Sampling bias may exist in the data, since the selection of study participants with CSD was based on routine MMSE data [35, 36]. It is possible that we might have missed some potentially eligible patients, because we initially excluded 122 (21%) patients without MMSE assessment. This was caused by organisational constraints, refusal, and vigilance issues, among others. It is not unusual that individuals with CSD refuse cognitive assessment [81, 82]. Thus, we assume that within the group of excluded individuals, there is a significant number of people with (severe) dementia and/or delirium. Further misclassification may be based on participants with intact cognition and depression who scored low on the MMSE [83]. A more detailed, instant and frequent psychiatric review of study participants would have helped to better select and describe the study sample. Further studies should include a more representative sample of patients with a more heterogeneous level of cognitive impairment.

Results of responsiveness are strongly influenced by the validity of the applied methods. A major strength of this study is that we used recommended construct- and anchor-based approaches to establish responsiveness, which are considered more appropriate than responsiveness estimations based on effect size indices [13, 14]. However, the validity of the anchors may be limited. Although global rating of change scales have high face validity [13], the reliability and validity of such retrospective measures of change has been questioned [84, 85]. The trustworthiness of the patient-reported anchor might especially be limited in patients with CSD, of whom many suffer from memory complaints. We also observed that some patients had difficulty in distinguishing between the concepts of amount and importance of change. Although we provided and accurately explained a broad definition of the concept of mobility, we had the impression that some participants only expressed their impression of change in walking and ambulation. The therapist-reported global rating of change scales may be biased by inaccurate recall of the participants’ baseline mobility capacity in a busy hospital with a large number of different patients. These considerations are underpinned by the low agreement between the patient- and therapist-reported global rating of change scores of ƙ = 0.47 and ƙ = 0.35 for the global rating of mobility change scales of amount and importance, respectively.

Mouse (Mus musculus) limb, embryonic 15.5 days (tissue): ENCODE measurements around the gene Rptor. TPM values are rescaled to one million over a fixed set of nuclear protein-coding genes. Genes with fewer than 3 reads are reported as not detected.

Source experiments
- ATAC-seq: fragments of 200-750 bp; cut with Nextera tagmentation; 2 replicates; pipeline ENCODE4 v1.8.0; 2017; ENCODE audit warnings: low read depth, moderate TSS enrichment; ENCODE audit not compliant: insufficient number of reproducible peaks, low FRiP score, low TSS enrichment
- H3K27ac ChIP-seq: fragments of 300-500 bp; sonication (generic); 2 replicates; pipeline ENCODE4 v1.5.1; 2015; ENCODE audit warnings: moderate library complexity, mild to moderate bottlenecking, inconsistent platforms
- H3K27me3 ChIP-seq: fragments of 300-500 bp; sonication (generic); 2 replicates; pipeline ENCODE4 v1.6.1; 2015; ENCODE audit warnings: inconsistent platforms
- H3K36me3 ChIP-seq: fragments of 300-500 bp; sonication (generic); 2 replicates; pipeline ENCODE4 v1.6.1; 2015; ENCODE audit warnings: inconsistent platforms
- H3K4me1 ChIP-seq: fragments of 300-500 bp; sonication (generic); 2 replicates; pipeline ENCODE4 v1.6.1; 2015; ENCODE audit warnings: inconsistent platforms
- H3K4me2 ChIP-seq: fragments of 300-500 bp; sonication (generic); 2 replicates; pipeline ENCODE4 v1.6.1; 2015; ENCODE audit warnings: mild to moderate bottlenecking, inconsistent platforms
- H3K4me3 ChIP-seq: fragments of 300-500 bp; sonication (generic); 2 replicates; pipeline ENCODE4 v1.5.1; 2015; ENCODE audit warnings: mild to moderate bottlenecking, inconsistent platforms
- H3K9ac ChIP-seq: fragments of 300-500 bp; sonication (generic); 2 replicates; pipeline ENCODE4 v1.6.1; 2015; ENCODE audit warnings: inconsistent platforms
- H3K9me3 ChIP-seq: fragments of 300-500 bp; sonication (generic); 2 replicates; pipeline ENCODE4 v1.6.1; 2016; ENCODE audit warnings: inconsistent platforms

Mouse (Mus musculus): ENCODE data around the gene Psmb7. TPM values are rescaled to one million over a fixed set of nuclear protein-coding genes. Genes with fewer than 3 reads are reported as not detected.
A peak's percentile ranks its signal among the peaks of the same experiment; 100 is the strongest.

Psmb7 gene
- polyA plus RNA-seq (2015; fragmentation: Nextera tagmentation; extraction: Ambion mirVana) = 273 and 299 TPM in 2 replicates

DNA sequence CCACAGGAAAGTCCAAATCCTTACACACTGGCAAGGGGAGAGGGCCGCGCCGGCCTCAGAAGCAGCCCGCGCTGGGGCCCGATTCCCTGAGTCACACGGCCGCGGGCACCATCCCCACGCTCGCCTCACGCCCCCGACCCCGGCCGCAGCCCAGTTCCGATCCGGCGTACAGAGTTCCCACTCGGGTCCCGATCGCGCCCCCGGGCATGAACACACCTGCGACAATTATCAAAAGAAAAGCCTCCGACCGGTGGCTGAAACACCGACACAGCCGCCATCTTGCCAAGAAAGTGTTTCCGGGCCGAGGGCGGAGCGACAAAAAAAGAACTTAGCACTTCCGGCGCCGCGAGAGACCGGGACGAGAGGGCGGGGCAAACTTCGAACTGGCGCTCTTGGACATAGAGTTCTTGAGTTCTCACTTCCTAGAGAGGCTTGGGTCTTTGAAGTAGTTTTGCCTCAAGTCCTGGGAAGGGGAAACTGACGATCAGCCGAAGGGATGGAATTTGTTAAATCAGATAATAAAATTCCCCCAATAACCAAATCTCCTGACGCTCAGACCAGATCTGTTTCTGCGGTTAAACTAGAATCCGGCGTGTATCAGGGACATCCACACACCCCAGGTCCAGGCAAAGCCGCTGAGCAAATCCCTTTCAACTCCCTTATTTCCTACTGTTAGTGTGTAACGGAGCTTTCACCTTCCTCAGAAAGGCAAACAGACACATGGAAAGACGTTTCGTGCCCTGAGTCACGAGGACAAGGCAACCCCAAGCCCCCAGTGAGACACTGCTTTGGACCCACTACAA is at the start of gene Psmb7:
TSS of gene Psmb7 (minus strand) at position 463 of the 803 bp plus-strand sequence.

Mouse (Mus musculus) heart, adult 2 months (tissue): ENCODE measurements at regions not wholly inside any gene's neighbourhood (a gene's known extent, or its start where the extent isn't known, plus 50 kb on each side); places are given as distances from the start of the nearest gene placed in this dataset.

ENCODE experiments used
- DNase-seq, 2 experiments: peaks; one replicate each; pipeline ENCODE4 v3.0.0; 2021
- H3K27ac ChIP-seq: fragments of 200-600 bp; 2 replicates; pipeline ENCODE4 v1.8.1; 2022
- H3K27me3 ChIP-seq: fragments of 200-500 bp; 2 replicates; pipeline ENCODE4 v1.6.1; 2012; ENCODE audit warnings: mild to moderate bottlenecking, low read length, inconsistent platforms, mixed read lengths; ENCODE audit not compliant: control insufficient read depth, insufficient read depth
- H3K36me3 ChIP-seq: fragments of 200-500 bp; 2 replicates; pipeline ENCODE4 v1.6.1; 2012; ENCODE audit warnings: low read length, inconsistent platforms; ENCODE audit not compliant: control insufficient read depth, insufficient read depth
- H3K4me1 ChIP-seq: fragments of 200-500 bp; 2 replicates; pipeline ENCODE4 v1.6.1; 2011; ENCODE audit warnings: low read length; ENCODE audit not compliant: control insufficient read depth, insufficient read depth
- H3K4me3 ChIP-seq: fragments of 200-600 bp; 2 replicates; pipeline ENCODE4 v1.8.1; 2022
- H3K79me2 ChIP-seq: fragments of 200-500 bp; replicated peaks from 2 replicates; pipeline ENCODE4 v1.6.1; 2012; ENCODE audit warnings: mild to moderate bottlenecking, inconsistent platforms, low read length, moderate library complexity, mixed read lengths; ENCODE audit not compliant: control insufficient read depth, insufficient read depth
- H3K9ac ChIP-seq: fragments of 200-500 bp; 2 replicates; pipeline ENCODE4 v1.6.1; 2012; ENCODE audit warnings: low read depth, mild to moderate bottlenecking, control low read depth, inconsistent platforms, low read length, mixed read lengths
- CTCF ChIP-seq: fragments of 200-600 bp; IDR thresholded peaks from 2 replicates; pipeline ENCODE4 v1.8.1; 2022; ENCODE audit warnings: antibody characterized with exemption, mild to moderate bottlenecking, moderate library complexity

The present results are in agreement with our previous findings, indicating that the DEMMI has sufficient measurement properties in terms of feasibility, validity, reliability and responsiveness in older hospital patients with cognitive impairment [35, 36].

Furthermore, the DEMMI was the only instrument that was able to distinguish clinically important change from measurement error in this population. This result has high clinical importance. A healthcare professional who monitors alterations in the mobility capacity of an older patient with CSD must be confident that an observed (meaningful) change in mobility is a true change and not based on measurement error.

Clinicians and researchers can use the MIC values established in this study to plan and evaluate healthcare interventions, for shared decision-making processes, goal setting with patients and relatives, and the planning of sample sizes in clinical trials. However, these MIC values need to be further proven by high-quality, large-scale studies.